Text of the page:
And there is a deeper connection between living with animals and the work of teshuvah and self-improvement we do during this season.
I grew up in a home without animals, but currently my menagerie includes two dogs, seven cats, one fish, one guinea pig and five chickens. I’m not sure how exactly I got to this point, but my house is definitely full of animal energy. And moving from having no animals to being surrounded by them has been a challenge and a growth process.
There is much that living with animals has taught me: feeding and walking my animals has taught me compassion for those who are dependent upon me and the responsibility to care for others. Maintaining the fish tank has taught me about our power to protect and maintain whole ecosystems. Raising my chickens has taught me much about the cycle of food and interdependence. I have learned humility, patience, boundary setting, companionship and more. I have learned, though my interaction with animals, to be a better human.
These are important lessons to learn as we move forward through Elul. And to wake us up to the process of self-reflection we blow the shofar (ram’s horn) every day of Elul, starting on Rosh Hodesh. Thus another animal connection to this day.
The question for us, on this Rosh Hodesh Elul, is can we hear what our animal companions—and the shofar—are calling us to do?
I was a college student doing about 78 mph on my way from Pittsburgh to New York City to visit my boyfriend. Suddenly flashing lights appeared behind me, my stomach flipped over, and I was busted. The officer sauntered up to my window. He asked questions that I felt were intrusive, like where was I going, where was I coming from, who was I going to see. He made a comment about my “pretty face” being smashed if I crashed at that speed. I wanted him to just give me a ticket and go away. Finally he did.
This isn’t a dramatic story. Most of my interactions with police have been related to speeding. They have been uneventful. I doubt that police officers, when they see this white professional woman’s face, feel at all threatened. Even so, in the story above, I felt shamed and angry. I can only imagine how it feels to be stopped and frisked repeatedly, or pulled over for no reason other than my race. I expect that many officers engaged in those activities are showing at least as much condescension as was shown to me.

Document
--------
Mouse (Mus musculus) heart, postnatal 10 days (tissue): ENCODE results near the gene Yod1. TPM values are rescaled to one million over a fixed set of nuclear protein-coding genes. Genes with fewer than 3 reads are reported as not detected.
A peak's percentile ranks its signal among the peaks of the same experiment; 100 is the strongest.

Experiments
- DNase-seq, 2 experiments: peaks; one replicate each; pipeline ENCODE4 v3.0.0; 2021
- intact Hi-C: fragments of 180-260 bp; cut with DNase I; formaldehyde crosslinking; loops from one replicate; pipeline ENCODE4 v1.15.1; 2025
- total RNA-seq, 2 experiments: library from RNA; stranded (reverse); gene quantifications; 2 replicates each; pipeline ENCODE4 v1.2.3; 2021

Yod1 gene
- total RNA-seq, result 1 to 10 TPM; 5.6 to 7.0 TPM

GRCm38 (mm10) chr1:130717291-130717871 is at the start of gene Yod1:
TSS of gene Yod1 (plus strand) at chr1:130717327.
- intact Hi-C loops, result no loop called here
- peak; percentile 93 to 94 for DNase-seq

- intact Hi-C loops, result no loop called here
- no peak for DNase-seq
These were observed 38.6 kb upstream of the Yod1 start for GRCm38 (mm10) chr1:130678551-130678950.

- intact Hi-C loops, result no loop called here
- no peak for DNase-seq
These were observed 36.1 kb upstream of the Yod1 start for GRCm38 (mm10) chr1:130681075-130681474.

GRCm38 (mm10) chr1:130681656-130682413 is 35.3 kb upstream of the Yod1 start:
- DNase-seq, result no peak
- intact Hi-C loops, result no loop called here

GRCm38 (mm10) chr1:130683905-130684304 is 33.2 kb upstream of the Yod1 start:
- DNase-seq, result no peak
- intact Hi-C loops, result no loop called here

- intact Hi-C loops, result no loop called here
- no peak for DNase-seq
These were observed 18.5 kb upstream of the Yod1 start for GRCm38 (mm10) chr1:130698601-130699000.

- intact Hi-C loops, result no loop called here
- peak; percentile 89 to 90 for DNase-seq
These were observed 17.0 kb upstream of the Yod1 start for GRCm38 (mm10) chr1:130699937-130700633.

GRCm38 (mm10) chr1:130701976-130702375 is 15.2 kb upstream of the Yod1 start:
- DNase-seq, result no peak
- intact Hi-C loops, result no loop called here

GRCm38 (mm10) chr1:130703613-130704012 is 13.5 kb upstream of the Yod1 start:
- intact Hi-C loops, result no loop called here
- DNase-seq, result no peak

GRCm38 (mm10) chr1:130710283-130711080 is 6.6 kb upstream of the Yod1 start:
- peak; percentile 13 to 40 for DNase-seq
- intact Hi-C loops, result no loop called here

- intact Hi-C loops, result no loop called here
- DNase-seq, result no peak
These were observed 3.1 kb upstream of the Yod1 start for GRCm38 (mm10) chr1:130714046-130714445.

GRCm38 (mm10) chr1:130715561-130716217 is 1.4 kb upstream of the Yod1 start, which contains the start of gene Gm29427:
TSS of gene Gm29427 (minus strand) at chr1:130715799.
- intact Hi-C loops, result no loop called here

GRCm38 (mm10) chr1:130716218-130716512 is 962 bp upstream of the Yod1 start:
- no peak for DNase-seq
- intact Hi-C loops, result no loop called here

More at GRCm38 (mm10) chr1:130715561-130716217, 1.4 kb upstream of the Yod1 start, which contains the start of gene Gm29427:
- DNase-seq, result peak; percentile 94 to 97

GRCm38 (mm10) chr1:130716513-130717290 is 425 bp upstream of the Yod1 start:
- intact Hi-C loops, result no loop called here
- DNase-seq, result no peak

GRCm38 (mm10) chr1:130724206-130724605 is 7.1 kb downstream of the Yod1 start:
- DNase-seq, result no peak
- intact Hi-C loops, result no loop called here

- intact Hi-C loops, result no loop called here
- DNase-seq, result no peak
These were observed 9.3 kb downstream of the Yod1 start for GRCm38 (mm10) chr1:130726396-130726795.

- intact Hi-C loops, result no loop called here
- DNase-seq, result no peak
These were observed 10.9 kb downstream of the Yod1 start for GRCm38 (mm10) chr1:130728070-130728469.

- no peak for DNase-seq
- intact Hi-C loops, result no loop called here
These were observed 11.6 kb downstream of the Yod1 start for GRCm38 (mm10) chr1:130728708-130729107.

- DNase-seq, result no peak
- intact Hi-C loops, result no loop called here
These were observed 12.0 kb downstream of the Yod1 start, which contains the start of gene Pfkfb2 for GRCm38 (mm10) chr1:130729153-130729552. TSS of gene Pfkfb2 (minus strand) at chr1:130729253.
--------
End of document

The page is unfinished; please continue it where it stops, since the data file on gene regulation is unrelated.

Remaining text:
I can also only imagine what it is to be a police officer. Last week in the Washington Post, Sunil Dutta wrote about what it’s like for him and his colleagues. His emphasis was on the behavior of the person stopped, not on the behavior of the officer stopping them, though he mentions that officers should treat people with courtesy and respect. Research shows that students meet the expectations of their teachers. By the same token, the way people are treated affects their behavior and their self-image. Police officers have a lot of power over the people they stop. Treating people like criminals, humiliating them, or assuming they’re up to no good, all have an impact on the relationship between police and residents of a community that is detrimental.
Judaism places high value on the dignity of each person. In Genesis 1:27 we are told that humanity was made in the image of God—b’tzelem Elohim. This teaching urges us to recognize every person’s equal value and treat each other with dignity.
Our great rabbi Maimonides wrote that “The Sages say, ‘One who shames (lit., ‘makes white’) the face of his fellow… has no share in the World to Come’ (Pirkei Avot 3:15). Therefore, one must be careful in this matter—that he not embarrass his fellow publicly, whether a small or great [person]. And he should not call him a name which shames him, nor should he speak before him about a matter which embarrasses him.”
We are so far from these goals in many of the interactions between police and civilians in Ferguson, MO, though we saw the difference that mutual respect can make when the state highway patrol took over police operations there. Recognizing how difficult it is, we must move in the direction of honoring the dignity of every person and interacting with them accordingly. This is particularly incumbent on police, who have the power in their encounters with others.